When the stone building owned and occupied until recent years by William R. Camp was torn down, the first school building built by District No. 7 of the Town of Manchester passed away. The records of the school district show that in October, 1867, the property just mentioned was sold and a new site purchased of Thomas VanBuren. Upon this lot a new two-story brick school house was erected at once, at a cost of $3,187.00. Hiram L. Brown was at that time trustee of the district, and the contract for building was let to Roswell Sheffer. The teachers were Miss Dell A. Higgins and a Mrs. Warner. Among the names of teachers during the years when the birch rod reigned supreme, the records show the following: Anna Aldrich, Thomas Ansberger, M. P. Adams, James C. Jackson, E. D. Mather, Hattie A. Swick, Kate Whitlock, Lottie Fillmore, M. E. Westfall, Libbie Forshay, H. P. Wells, and John H. Stephens.
In 1886, during the term of Jerome H. Sisler as trustee, the demands for additional accommodations became urgent, and the old structure was torn down and a new building erected at a cost of $10,721.98. This is the middle section of the present building.
When Horace L. Clark was principal, the district voted at a special meeting, held July 27, 1892, to communicate with the Regents of the University of New York in order that the privileges of a Union School might accrue to its Academic department.
The first annual meeting following this action was held August 2, 1892, and the following Board of Education was elected: O. S. Titus, for one year; Charles M. Clarke, for two years, and E. B. Crain, for three years. Mr. Crain resigned at the expiration of a year and H. H. Huntington was elected to fill the vacancy.
On Monday, June 18, 1894, the first graduating exercises were held in the Presbyterian Church. The graduates of this year were: Clara E. Vandevort, Ollie R. Johnson and Roy H. Kipp.
At a special meeting held June 29, 1894. the district voted an appropriation of $4,500.00 for an addition to the building. This structure was completed and ready for occupancy in September following. After some years of service this addition is still standing as a part of the reconstructed building.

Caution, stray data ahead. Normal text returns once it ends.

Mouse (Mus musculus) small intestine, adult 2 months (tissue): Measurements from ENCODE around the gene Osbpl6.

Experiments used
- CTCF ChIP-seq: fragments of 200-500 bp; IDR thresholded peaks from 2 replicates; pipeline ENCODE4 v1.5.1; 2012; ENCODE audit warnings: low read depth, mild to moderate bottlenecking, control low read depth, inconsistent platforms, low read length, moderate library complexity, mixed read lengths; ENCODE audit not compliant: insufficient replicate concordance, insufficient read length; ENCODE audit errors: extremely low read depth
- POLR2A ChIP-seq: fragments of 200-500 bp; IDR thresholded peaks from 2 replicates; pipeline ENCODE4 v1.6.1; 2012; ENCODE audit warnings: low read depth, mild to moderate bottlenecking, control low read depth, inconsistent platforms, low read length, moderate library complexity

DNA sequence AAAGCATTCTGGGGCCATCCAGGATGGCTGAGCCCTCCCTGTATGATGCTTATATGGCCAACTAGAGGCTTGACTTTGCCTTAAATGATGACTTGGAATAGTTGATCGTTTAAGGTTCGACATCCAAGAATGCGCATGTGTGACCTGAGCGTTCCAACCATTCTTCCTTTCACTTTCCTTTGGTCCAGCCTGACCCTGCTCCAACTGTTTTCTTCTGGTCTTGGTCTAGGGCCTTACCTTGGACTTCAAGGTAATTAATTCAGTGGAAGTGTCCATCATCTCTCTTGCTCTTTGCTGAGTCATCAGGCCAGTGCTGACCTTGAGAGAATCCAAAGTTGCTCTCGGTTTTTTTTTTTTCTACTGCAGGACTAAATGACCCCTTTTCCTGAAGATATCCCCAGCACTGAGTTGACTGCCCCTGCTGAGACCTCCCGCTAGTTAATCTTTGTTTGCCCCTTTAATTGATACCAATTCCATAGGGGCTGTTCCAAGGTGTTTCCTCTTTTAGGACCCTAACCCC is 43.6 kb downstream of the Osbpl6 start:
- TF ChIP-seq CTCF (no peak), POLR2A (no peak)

At a special meeting of School District No. 7 of the Town of Manchester, held February 13, 1914, it was voted to erect a new addition and improve the old building, and the sum of $40,000.00 was appropriated for that purpose.
The construction of the new addition was begun at once and in the Spring of 1915 the new building was ready for occupancy.
The school equipment of District No. 7 as it stands to-day is of the very best type to be found anywhere. The building with additions has seven grade rooms and office on the first floor. Five grade rooms, a high school room, two class rooms, library, teachers' room and an assembly room, capable of seating 350 people, occupy the second floor. On the third floor are located two ample laboratories. In the basement are located two class rooms, a gymnasium, boiler and ventilating rooms. There are toilets on all floors except the third.
The latest important step that involves District No. 7 is the purchase by the Board of Education of additional property for a playground. The acquisition of this land places the educational facilities of Shortsville on a higher plane of efficiency.
1. "History of The Shortsville High School", The Historian, Vol. 1, No. 1, 1916, Enterprise Print, Pages 10-11.
See AlsoThe Historian, Vol. 1, No. 1, 1916